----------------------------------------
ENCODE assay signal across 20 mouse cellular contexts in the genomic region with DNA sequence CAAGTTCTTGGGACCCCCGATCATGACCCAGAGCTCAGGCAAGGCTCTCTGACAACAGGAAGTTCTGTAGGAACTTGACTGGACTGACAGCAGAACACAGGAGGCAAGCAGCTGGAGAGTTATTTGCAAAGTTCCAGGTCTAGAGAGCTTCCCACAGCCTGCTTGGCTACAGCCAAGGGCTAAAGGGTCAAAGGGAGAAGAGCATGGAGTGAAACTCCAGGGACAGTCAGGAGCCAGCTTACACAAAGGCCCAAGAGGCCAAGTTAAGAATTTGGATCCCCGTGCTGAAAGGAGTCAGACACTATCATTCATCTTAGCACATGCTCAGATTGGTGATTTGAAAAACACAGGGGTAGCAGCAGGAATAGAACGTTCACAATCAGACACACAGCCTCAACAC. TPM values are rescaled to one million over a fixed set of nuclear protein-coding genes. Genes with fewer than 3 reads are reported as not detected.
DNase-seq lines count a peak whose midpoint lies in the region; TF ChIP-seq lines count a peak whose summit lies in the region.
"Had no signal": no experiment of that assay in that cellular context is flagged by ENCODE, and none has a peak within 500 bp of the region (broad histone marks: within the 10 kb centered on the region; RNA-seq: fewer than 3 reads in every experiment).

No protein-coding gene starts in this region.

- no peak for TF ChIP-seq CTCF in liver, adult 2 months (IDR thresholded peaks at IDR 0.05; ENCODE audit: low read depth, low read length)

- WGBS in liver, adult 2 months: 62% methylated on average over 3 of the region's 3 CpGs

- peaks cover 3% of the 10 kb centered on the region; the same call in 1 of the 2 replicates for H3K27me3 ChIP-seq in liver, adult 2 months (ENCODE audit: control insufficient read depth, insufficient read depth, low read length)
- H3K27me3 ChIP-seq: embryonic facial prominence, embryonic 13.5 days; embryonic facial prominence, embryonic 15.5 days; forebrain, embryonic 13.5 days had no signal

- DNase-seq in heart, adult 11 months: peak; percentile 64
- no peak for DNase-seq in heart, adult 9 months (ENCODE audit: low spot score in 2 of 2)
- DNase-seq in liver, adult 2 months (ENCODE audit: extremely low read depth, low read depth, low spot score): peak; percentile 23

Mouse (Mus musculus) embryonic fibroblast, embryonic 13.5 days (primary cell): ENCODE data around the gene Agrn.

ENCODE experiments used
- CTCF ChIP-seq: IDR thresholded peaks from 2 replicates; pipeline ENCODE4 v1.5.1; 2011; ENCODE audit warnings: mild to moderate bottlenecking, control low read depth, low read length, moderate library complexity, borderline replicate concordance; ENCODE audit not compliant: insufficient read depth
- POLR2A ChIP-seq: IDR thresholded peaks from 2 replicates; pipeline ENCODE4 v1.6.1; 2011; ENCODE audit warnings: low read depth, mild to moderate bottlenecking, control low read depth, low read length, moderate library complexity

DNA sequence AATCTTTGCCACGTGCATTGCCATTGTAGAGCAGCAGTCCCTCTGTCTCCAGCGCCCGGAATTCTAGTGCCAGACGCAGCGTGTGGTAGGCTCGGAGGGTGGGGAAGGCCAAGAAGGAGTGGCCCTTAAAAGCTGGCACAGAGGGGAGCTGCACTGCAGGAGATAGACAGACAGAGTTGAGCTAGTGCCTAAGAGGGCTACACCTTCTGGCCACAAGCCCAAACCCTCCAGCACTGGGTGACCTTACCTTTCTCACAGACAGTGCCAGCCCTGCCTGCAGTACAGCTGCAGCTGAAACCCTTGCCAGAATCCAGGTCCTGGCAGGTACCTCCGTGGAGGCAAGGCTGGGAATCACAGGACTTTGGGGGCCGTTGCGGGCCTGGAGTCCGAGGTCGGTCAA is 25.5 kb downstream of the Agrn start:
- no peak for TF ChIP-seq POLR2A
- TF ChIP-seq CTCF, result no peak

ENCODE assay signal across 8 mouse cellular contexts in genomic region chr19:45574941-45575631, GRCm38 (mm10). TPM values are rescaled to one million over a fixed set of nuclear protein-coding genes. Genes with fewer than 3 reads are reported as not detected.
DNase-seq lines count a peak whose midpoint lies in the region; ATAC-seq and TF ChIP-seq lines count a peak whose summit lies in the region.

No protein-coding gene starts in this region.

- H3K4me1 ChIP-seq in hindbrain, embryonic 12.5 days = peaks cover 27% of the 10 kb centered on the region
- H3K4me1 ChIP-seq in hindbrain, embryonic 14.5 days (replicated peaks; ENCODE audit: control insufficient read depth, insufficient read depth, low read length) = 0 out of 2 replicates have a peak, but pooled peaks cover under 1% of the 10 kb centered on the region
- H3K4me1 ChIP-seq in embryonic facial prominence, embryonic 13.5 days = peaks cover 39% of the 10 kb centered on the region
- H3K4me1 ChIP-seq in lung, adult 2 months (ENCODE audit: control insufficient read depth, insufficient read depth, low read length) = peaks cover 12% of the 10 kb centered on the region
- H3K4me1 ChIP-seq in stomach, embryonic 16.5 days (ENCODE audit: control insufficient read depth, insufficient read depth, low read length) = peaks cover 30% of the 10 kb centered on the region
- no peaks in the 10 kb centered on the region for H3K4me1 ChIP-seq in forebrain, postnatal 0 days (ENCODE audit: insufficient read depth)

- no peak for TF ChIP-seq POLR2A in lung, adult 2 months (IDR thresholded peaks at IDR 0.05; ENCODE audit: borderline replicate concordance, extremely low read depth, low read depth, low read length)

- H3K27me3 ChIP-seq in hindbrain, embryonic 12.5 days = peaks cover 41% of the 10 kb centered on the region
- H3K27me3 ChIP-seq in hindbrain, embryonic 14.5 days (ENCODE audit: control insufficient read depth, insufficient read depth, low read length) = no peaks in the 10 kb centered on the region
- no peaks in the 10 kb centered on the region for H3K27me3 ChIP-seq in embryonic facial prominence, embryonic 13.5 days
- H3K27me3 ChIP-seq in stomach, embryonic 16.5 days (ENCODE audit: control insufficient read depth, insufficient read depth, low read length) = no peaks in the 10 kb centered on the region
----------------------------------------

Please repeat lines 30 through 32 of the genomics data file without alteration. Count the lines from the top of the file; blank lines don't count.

- H3K27me3 ChIP-seq in hindbrain, embryonic 14.5 days (ENCODE audit: control insufficient read depth, insufficient read depth, low read length) = no peaks in the 10 kb centered on the region
- no peaks in the 10 kb centered on the region for H3K27me3 ChIP-seq in embryonic facial prominence, embryonic 13.5 days
- H3K27me3 ChIP-seq in stomach, embryonic 16.5 days (ENCODE audit: control insufficient read depth, insufficient read depth, low read length) = no peaks in the 10 kb centered on the region